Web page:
A Letter from Ruth
September 8, 2020
In the first poem in 2019/20 Youth Poet Laureate Wei-Wei Lee’s book, In the Footsteps of a Thousand Griefs, she writes:
Since then, I am always half-turned, wherever I go.
Into classrooms, turning corners.
On Metro buses or LINK trains.
Walking to school in the soft wash of sun and dew
or headed home, with the chatter of a friend at my side
and cool evening falling.
I keep looking back,
but what I’m looking for isn’t there,
won’t be there.
Cannot possibly be there.
I look anyway.
While she is writing about looking back for the home and father she has left, Wei-Wei’s words have been echoing around in my head on my morning walks with my dog, as the air has turned crisp and the sunrise comes later each day. Fall has always been my favorite season, with its rhythm of new notebooks and new beginnings, but this year all of us are looking ahead and looking back for the thousands of things that are different, wrapping our heads around an entirely different fall from any that have come before.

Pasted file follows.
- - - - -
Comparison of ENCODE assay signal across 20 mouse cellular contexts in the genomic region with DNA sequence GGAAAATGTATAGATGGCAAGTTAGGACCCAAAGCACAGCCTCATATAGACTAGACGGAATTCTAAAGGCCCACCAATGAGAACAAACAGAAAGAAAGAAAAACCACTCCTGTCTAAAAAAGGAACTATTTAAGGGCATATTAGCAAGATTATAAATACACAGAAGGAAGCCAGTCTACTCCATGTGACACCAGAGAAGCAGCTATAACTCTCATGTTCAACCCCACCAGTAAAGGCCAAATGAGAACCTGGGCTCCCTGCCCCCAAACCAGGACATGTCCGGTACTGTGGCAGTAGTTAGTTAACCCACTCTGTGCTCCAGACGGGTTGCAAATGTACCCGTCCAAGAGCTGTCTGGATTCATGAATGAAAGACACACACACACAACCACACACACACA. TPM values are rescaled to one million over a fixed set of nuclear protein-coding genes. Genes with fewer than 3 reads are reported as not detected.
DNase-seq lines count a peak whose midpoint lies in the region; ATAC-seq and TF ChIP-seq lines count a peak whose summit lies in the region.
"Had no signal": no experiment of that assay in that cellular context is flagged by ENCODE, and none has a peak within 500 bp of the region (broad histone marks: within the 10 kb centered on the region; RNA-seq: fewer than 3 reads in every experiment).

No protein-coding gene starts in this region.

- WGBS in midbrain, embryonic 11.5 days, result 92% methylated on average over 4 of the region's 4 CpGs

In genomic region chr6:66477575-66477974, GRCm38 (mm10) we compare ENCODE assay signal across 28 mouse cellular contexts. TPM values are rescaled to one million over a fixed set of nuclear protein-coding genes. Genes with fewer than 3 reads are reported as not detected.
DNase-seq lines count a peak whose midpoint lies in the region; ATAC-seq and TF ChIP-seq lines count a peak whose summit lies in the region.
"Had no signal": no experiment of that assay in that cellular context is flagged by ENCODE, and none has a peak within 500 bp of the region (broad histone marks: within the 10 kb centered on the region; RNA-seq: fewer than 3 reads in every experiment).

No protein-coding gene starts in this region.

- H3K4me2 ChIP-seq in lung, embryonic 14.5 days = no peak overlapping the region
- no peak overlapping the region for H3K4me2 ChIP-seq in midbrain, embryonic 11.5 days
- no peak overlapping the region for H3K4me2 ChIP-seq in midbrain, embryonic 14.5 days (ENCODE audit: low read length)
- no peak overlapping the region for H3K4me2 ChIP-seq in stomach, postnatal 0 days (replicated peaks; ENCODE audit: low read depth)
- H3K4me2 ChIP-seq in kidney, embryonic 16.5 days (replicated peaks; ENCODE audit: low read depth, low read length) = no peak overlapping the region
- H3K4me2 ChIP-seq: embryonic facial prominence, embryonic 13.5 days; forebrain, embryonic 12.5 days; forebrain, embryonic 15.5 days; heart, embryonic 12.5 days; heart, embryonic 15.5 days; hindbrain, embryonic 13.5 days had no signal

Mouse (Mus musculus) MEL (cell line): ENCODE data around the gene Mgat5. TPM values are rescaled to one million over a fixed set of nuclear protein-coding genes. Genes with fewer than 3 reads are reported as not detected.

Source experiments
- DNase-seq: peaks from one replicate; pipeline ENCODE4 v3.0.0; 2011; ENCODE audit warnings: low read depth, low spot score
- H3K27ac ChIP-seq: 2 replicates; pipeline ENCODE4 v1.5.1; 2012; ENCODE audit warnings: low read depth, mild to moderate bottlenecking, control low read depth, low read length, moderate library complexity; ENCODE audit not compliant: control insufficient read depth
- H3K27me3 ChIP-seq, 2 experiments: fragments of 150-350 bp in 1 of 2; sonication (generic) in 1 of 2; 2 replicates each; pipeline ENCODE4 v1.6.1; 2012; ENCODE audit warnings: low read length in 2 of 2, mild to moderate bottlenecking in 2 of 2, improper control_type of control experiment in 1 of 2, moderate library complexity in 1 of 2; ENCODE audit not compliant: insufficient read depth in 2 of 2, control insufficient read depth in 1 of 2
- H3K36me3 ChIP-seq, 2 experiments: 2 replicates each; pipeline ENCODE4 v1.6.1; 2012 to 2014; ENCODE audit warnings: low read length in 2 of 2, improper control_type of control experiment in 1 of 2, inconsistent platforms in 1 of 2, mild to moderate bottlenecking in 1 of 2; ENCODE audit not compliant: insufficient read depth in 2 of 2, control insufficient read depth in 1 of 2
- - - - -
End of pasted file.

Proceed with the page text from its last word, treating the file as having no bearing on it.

As Wei-Wei so keenly observes, what we are seeking cannot possibly be there, but we look anyway. Look back, look again, look more closely. And as much as I am mourning the things that are not possible this fall—my niece and nephew heading back to college, gathering with all of you in Benaroya Hall to listen to authors I admire, flying cross country to visit my dad—I’m trying to pay attention to the new things that I find when I look.
I see old friends of mine in NYC and DC subscribing to our SAL series, which would have been impossible before. I see our WITS writers intrepidly sharing strategies to engage students online, and creating lessons and videos to spark stories and inspiration. I see the community who won’t be able to gather at our traditional Back-to-School fundraiser for WITS rallying to support this work in our new online campaign. And, in every segment of my life, especially at SAL, I see all of us thinking and talking about racism and how we can work to be actively anti-racist and combat systems of oppression. As much as there are terrible things happening on so many levels, and so much absence to mourn, there are also many hopeful things emerging. I’m trying to remember to see those, too.
My new fall notebook just arrived in my mailbox—it is red and full of blank pages, and this gives me hope, too. To me, Wei-Wei’s poem, “Saudade” is about grief and loss and looking backward, but it’s also about hope, and the inherent hopefulness in continuing to look, and in seeing.
Wishing you new notebooks and hope, and looking forward to seeing you online at SAL this fall,
SAL Executive Director